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Animals very commonly live inside the attics of homes and buildings. Thus, they often die inside the attic. If that happens, you're going to end up with a terrible smell inside your house. The interesting thing about a dead animal in an attic is that the odor is actually usually stronger inside the house than in the attic itself. This all comes down to air flow. The attic is usually well-ventilated. But the stench of the dead animal collects and lingers in the house below. The smell is usually strongest in the room below the exact area where the animal died.
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Removing a dead animal from the attic or crawl space is often tricky for three reasons.
First, the particular area of the attic where the animal died might be very hard to access. Not all attics are easy to crawl around in. Some are very tight, and have inaccessible areas. Architecture varies. The animal may have died at the very edge of the attic, or worse, in a cathedral ceiling or some other spot. If it's inaccessible by a skinny human such as me, I sniff out the exact area, and cut a hole in the ceiling, and remove the animal that way.
Second, the animal often dies burrowed under the insulation. That makes it hard! Hard to sniff out, and of course impossible to see. I like to wear a respirator in attics, so that I don't breathe too much fiberglass dust, but when there's a dead animal in the attic, I'm forced to sniff a lot of fiberglass. Now I have a lot of it in my lungs.
Third, attics are well-ventilated, so it's often hard for the odor to accumulate in one area. It's often better to narrow down the attic area while INSIDE the home, where the odor molecules linger. Then I can focus my search on that area of the attic.
If you've put rat poison in your attic, then I guarantee that you have some dead rats or mice in your attic and walls - perhaps several. So I have some work to do.
Once I remove the dead animal(s), I mop up any bodily fluids and maggots, I remove any soiled insulation, and I spray down the area with a special enzyme-based cleaner that destroys biohazard waste. The removal of the dead carcass is 90% of the problem, of course, and if you let the house air out after that, (opening windows helps) the odor will be gone very quickly. If you don't remove the dead animal, the horrible stink will remain in your house until the animal completely decomposes and gets eaten by maggots, and the whole process will take a little more than a week with a small animal like a mouse or rat, and over a month with a big animal like a raccoon or opossum. I do recommend that you have the animal removed. The bad smell will go away within an hour. For more information about dead animal removal from various areas, read the below articles.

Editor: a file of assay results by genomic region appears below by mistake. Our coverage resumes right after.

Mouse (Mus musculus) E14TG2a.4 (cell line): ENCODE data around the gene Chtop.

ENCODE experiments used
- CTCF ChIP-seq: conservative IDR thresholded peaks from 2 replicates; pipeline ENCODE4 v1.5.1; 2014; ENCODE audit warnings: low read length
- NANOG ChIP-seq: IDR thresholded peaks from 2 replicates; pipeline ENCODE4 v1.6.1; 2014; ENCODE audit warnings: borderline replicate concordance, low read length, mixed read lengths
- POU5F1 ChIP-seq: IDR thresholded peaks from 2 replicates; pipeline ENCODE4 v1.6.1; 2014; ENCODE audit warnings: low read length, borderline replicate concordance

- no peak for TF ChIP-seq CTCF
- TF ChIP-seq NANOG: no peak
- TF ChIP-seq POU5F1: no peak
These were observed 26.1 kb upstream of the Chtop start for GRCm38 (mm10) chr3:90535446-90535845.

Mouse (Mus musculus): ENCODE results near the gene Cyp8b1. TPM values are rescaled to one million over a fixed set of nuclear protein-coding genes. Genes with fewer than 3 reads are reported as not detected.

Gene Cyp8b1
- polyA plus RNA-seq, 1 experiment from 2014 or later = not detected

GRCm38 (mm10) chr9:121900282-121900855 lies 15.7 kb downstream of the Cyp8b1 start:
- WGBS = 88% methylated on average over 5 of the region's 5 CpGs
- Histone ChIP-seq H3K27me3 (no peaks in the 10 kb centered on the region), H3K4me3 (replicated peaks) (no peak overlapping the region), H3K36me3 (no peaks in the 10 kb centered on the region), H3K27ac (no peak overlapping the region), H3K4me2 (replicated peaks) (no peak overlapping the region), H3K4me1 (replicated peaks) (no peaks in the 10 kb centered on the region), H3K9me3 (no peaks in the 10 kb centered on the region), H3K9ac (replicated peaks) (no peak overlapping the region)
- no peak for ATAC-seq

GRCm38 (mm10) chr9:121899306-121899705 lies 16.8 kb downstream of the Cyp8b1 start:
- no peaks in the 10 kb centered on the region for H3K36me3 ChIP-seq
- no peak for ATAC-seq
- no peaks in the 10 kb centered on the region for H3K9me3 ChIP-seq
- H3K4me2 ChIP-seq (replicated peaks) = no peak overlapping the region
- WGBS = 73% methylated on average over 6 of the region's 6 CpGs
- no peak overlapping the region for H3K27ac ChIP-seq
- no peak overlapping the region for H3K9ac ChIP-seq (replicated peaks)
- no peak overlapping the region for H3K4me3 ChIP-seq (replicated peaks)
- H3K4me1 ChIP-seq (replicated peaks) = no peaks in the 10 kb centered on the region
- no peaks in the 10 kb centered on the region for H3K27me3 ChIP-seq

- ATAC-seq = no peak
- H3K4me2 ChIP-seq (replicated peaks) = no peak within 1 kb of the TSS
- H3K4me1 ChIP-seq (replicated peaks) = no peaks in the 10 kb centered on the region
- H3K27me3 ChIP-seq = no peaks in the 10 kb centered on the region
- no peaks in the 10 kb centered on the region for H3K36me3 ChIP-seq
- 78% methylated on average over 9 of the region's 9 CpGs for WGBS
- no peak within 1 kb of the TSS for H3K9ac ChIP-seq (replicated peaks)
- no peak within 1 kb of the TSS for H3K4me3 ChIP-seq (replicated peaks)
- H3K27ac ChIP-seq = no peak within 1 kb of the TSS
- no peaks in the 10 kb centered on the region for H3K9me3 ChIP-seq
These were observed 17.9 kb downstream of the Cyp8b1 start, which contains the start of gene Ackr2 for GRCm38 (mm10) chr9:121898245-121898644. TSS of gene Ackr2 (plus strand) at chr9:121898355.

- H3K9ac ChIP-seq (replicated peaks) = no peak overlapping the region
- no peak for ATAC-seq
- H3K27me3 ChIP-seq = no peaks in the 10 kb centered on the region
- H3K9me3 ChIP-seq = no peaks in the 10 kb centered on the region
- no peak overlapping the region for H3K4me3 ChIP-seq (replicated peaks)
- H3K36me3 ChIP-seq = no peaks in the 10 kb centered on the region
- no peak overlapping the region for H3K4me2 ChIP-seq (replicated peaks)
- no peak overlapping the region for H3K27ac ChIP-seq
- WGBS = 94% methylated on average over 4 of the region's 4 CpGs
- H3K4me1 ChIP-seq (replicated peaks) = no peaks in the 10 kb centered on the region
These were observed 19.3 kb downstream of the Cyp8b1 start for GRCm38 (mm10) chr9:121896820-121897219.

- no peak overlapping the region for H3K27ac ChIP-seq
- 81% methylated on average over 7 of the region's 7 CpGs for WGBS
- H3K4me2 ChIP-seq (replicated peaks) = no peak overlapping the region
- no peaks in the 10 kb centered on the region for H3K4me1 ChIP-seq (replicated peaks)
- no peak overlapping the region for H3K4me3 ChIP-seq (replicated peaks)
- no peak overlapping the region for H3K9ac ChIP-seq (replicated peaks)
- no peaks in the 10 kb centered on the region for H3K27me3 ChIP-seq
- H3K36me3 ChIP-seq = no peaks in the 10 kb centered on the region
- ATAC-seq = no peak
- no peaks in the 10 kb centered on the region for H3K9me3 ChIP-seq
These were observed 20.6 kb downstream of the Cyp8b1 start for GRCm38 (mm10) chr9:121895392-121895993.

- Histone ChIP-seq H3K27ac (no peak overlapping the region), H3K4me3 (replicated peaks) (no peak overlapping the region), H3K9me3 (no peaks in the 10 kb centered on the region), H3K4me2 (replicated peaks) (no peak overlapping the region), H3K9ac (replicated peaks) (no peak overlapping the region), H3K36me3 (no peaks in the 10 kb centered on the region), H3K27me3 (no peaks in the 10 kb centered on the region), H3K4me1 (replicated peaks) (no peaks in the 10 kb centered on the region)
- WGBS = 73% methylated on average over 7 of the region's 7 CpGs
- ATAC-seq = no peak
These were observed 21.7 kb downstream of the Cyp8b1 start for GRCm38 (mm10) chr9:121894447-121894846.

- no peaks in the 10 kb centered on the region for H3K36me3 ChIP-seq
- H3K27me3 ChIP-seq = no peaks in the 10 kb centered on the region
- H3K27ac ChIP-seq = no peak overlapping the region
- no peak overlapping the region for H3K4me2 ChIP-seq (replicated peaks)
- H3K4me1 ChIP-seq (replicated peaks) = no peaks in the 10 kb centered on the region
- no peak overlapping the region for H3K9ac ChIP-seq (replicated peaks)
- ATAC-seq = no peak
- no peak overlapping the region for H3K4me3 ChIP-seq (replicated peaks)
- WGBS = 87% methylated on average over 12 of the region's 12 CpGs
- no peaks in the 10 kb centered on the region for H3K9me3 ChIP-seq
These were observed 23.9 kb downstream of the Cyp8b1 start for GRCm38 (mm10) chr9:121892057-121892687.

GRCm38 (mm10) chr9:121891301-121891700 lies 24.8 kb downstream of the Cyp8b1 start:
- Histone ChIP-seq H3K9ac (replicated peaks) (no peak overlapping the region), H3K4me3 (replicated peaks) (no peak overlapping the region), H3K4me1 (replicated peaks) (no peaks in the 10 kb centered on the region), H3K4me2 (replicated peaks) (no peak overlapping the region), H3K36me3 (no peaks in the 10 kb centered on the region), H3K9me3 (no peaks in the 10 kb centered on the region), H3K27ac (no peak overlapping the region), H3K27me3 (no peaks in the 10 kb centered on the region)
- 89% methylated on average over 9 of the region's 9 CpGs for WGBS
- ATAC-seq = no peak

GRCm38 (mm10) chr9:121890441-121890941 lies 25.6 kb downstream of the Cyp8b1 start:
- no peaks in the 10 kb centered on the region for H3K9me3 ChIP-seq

Dead Animal Removal
Bad Smell in House
Dead Animal in Wall
Dead Animal in Chimney
Dead Animal in Duct or Vent
My name is David, and I am an expert on dead critter carcass extraction from homes and buildings. If you have a deceased animal in your house, I can remove it. If you don't live near me, click on my home page, and I have listed hundreds of wildlife removal companies who specialize in dead wildlife body removal, odor control, waste removal, and deodorization.
Dead Animal Email Sent to Me: Hi, I hate to bother you, but I read your website about finding dead animals in attics, and wish you were located in my area. My exterminator smelled a dead animal when he went into the attic. I had a professional animal control person in to locate it, but he was unsuccessful. He said it would eventually turn to bone and fur. We do not smell it in the house although, I am not totally convinced of that. I occasionally get a whiff of something. Coincidentally, we have been missing one of our cats for over 2 weeks now. She disappeared the day I had a contractor working in my attic. The cat was able to climb a bunkbed ladder so we suspect it might be her in the crawlspace. Do you have any suggestions on how I might start a search myself? I was planning to go rafter by rafter and use some type of probe to feel around the blown in insulation. I would appreciate anything you might offer. Regards, Liz
My response: Who did you hire? Any professional wildlife expert worth his salt should be able to find the animal. I guarantee that I would! The key is to just sniff, sniff, sniff, and not give up.
Dave - I have a foul smell coming from my ceiling fan in the 2nd floor power room. I went into the attic, pulled apart the 3" flex off the fan and found nothing, no droppings. The smell is still in the air at the center of the powder room. I know its there but can't find the carcass. The home is 8 years old and only one tree reaches the roof line so I am guessing its a squirrel in a wall. Before I start cutting gaping holes in the drywall around the powder room, any tips of words of advice. Any thoughts are much appreciated. Can the smell make the family sick in any way? If I just let it go and deal with the smell, how long will it last. Thank you if you get the time. Dave
My response: The smell won't make you sick, but it will last a long time if you don't remove the dead animal. Don't bother cutting holes in the ceiling or walls until you know exactly where the dead animal is located. To find out, you have to sniff like a dog against all the ceiling areas.